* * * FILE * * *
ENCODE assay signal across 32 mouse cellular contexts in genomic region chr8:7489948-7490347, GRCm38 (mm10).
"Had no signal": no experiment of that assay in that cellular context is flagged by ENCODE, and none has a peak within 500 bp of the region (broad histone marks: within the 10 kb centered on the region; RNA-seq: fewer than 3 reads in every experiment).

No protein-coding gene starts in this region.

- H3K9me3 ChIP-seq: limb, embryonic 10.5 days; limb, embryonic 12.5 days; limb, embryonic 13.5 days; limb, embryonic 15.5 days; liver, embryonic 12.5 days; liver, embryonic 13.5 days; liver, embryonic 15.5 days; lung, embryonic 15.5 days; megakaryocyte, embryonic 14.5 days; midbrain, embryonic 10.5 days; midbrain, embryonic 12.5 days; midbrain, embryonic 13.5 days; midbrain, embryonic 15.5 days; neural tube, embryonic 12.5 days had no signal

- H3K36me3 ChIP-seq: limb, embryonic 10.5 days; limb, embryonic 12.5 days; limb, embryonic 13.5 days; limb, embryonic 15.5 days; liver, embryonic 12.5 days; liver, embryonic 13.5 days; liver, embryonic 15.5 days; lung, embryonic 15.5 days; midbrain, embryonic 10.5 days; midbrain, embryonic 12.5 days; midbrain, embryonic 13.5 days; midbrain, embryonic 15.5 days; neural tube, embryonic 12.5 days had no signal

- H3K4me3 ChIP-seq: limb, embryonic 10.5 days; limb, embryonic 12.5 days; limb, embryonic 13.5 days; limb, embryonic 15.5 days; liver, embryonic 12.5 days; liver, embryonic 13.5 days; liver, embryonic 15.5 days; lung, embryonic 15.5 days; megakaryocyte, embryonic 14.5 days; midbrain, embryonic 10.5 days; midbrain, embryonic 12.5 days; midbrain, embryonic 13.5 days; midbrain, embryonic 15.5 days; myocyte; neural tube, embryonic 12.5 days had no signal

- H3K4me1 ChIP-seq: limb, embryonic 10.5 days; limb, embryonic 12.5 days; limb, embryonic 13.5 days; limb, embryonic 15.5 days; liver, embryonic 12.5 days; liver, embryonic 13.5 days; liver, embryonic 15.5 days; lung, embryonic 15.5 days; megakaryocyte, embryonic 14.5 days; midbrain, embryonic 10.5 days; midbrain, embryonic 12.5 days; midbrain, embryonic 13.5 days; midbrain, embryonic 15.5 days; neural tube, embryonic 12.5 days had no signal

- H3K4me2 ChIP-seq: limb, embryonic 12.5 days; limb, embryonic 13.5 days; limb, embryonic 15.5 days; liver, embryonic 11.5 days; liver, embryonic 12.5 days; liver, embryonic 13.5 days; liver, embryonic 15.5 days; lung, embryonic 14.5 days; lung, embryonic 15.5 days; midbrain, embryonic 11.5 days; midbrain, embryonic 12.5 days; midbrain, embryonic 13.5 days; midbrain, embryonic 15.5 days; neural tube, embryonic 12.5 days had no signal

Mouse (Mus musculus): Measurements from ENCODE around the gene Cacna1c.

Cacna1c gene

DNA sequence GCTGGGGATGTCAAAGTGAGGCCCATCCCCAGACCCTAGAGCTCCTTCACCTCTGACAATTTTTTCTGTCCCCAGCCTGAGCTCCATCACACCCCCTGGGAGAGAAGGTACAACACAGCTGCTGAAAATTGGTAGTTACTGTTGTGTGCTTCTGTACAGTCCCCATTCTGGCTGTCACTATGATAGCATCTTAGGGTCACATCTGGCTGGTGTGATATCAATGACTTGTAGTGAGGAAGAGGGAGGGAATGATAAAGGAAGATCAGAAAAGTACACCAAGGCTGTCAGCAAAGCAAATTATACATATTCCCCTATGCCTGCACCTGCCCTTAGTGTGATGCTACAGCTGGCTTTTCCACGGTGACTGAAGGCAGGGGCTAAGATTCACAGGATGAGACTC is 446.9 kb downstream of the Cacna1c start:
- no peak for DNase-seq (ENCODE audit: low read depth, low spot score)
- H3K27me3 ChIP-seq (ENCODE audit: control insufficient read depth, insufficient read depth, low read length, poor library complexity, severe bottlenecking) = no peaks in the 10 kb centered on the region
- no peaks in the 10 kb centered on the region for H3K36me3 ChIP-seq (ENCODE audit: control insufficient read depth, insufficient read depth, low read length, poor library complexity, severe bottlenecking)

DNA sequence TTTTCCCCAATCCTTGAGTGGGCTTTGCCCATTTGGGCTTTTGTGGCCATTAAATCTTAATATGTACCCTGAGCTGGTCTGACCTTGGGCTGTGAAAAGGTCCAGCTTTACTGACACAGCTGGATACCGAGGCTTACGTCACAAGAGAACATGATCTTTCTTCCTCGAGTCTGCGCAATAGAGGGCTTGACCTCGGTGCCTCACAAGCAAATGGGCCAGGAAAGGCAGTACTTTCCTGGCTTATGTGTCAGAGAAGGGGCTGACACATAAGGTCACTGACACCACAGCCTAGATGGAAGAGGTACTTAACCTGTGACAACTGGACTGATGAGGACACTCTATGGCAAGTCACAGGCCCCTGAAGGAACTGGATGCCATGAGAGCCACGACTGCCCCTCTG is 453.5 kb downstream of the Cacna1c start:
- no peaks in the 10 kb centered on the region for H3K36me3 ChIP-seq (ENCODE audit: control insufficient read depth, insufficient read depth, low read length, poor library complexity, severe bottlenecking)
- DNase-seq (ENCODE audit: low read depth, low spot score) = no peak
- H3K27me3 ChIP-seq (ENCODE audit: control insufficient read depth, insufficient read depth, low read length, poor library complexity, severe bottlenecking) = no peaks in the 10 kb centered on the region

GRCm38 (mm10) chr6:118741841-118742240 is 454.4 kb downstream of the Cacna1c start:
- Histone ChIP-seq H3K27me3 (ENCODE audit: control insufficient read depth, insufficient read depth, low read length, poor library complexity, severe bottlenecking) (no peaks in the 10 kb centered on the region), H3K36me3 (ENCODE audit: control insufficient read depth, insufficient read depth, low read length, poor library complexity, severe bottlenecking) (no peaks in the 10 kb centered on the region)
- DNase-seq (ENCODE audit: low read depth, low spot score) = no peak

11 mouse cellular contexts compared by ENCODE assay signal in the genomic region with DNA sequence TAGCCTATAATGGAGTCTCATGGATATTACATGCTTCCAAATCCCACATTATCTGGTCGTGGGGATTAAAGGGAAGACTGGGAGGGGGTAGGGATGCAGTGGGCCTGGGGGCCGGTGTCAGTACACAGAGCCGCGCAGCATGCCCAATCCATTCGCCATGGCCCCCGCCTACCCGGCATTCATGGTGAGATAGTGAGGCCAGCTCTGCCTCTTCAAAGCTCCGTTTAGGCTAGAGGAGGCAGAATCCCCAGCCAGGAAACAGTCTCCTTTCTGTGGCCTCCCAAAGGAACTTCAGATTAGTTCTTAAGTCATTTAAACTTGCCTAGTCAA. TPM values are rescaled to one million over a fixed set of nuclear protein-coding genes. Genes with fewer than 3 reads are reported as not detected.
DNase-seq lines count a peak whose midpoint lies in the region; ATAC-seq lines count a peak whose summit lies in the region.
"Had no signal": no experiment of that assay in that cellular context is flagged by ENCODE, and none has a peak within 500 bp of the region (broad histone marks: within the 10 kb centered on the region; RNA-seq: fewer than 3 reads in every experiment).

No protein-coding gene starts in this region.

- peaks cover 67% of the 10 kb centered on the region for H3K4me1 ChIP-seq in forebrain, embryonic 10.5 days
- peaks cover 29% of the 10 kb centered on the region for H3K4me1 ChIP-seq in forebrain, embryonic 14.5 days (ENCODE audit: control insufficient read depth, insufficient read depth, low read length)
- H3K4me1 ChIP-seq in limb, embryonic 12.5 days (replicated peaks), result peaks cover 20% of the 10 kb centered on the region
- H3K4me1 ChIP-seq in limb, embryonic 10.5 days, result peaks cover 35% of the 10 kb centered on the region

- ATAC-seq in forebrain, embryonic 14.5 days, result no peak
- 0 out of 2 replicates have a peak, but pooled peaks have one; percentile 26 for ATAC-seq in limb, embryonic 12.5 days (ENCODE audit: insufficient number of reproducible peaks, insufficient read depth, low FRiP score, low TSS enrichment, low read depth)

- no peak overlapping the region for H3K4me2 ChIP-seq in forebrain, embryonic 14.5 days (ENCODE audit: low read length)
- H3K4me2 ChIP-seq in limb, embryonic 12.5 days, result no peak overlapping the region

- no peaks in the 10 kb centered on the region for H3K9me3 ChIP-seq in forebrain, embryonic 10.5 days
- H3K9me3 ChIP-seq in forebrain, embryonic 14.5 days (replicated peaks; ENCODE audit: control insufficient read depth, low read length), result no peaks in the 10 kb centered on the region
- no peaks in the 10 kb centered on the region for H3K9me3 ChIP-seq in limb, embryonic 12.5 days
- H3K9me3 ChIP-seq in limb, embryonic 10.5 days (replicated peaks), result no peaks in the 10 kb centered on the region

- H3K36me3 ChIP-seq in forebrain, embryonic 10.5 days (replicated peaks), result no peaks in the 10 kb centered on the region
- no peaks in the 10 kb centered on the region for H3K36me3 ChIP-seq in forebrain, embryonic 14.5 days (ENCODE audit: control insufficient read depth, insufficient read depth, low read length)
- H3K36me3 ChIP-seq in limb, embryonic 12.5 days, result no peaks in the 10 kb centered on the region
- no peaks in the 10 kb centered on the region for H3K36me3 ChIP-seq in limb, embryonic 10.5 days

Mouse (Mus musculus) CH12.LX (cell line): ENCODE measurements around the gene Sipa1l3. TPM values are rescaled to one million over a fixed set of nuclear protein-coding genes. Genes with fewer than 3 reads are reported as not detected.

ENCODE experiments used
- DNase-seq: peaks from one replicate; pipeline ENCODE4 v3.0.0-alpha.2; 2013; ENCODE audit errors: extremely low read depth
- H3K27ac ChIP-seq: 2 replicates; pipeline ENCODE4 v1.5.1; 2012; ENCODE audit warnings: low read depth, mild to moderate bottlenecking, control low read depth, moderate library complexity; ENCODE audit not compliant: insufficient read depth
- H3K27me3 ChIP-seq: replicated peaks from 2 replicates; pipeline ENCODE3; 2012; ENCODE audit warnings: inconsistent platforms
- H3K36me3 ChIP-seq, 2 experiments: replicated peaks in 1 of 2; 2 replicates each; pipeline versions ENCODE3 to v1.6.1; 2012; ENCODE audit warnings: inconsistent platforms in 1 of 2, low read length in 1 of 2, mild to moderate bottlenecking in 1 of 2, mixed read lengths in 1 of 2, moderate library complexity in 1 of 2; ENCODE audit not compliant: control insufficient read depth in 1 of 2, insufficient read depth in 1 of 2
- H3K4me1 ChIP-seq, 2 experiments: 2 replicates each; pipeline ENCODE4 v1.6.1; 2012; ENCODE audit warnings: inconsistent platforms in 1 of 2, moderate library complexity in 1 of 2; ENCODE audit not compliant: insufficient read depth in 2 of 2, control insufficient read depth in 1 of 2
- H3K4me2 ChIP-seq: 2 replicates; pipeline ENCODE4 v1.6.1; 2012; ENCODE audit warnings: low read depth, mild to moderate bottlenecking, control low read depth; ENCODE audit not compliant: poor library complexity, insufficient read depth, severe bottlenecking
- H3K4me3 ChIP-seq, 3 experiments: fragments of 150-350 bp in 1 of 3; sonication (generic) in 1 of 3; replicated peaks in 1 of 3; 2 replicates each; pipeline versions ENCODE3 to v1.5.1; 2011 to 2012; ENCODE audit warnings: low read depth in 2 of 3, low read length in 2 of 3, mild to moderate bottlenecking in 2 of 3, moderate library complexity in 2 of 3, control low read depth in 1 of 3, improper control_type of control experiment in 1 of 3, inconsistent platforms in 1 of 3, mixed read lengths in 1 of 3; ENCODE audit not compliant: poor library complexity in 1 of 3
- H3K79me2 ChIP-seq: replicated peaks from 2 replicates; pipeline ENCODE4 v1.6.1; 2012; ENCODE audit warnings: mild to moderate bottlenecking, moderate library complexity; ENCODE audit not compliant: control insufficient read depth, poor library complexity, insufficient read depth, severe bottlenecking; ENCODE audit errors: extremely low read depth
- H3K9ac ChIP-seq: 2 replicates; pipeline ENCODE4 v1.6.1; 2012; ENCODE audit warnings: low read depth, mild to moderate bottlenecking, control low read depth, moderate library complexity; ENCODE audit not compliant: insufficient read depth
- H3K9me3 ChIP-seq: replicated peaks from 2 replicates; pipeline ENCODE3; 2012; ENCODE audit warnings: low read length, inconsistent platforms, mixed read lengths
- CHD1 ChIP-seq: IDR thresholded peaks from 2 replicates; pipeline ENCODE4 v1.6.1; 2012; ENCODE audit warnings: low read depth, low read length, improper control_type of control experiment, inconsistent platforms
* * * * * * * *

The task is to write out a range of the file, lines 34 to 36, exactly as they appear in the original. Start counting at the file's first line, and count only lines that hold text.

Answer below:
- no peaks in the 10 kb centered on the region for H3K9me3 ChIP-seq in forebrain, embryonic 10.5 days
- H3K9me3 ChIP-seq in forebrain, embryonic 14.5 days (replicated peaks; ENCODE audit: control insufficient read depth, low read length), result no peaks in the 10 kb centered on the region
- no peaks in the 10 kb centered on the region for H3K9me3 ChIP-seq in limb, embryonic 12.5 days